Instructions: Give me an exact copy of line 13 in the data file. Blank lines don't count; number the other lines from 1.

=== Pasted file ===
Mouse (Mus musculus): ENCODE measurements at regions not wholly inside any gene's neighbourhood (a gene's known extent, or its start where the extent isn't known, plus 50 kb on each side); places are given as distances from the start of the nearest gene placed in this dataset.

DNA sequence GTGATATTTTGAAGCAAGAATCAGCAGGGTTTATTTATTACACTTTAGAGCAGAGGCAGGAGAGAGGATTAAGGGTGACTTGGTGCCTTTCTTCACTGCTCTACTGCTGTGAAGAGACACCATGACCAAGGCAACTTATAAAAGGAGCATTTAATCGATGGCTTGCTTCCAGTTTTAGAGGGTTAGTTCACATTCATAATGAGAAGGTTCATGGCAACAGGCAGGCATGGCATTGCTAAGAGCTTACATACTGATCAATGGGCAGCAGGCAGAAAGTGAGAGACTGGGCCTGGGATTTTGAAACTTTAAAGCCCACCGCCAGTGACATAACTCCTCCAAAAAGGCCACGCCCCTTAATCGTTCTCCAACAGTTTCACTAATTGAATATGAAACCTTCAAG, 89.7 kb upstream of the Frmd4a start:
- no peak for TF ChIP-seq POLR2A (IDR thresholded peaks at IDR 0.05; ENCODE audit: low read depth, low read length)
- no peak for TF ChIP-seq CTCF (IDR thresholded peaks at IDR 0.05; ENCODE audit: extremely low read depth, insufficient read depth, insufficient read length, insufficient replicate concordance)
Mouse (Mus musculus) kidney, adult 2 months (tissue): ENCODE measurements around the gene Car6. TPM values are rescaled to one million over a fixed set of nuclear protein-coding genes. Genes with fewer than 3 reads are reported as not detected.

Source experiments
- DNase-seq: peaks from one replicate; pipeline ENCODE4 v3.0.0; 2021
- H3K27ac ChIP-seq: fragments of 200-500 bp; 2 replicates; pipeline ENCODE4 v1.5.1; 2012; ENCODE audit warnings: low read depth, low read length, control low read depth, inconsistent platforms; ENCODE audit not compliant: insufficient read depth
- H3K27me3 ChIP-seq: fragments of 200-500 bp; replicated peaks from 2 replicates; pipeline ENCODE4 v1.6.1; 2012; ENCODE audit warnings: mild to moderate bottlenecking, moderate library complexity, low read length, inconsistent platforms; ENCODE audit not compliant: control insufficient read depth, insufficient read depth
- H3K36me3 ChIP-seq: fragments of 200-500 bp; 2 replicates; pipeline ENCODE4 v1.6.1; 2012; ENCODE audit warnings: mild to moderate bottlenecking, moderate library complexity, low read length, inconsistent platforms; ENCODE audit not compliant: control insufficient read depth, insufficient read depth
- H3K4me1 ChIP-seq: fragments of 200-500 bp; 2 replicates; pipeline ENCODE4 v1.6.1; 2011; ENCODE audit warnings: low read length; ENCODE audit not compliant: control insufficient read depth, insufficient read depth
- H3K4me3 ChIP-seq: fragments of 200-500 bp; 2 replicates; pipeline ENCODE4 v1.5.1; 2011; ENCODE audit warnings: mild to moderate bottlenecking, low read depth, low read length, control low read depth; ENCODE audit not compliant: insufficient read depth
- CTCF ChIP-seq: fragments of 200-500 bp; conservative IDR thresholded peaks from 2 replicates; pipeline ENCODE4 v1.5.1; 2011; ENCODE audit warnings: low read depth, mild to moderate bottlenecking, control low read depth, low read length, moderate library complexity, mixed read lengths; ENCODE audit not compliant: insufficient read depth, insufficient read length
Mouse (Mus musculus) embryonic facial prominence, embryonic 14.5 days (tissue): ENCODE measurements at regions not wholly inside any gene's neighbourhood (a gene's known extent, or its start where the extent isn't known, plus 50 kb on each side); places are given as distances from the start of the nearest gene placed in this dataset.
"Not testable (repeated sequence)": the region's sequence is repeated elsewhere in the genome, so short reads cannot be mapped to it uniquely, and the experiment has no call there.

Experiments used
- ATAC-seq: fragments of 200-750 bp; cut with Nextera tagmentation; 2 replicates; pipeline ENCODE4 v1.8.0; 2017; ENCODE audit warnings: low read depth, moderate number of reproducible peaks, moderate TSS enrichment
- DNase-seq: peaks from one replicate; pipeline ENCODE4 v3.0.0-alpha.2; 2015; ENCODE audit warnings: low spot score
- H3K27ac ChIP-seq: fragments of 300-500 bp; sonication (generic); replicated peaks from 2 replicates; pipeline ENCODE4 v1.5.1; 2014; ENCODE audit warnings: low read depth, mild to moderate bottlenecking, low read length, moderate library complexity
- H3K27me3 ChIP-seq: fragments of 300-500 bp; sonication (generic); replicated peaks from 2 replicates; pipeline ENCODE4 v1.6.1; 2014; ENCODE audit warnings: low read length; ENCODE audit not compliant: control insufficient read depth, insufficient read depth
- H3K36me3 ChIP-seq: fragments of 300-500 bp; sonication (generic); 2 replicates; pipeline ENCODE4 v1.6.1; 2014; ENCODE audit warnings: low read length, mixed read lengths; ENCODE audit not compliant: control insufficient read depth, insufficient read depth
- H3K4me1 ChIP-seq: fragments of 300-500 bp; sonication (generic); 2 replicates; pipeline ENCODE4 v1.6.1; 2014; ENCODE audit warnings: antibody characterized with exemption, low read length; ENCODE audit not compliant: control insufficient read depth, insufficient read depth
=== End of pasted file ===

- CTCF ChIP-seq: fragments of 200-500 bp; conservative IDR thresholded peaks from 2 replicates; pipeline ENCODE4 v1.5.1; 2011; ENCODE audit warnings: low read depth, mild to moderate bottlenecking, control low read depth, low read length, moderate library complexity, mixed read lengths; ENCODE audit not compliant: insufficient read depth, insufficient read length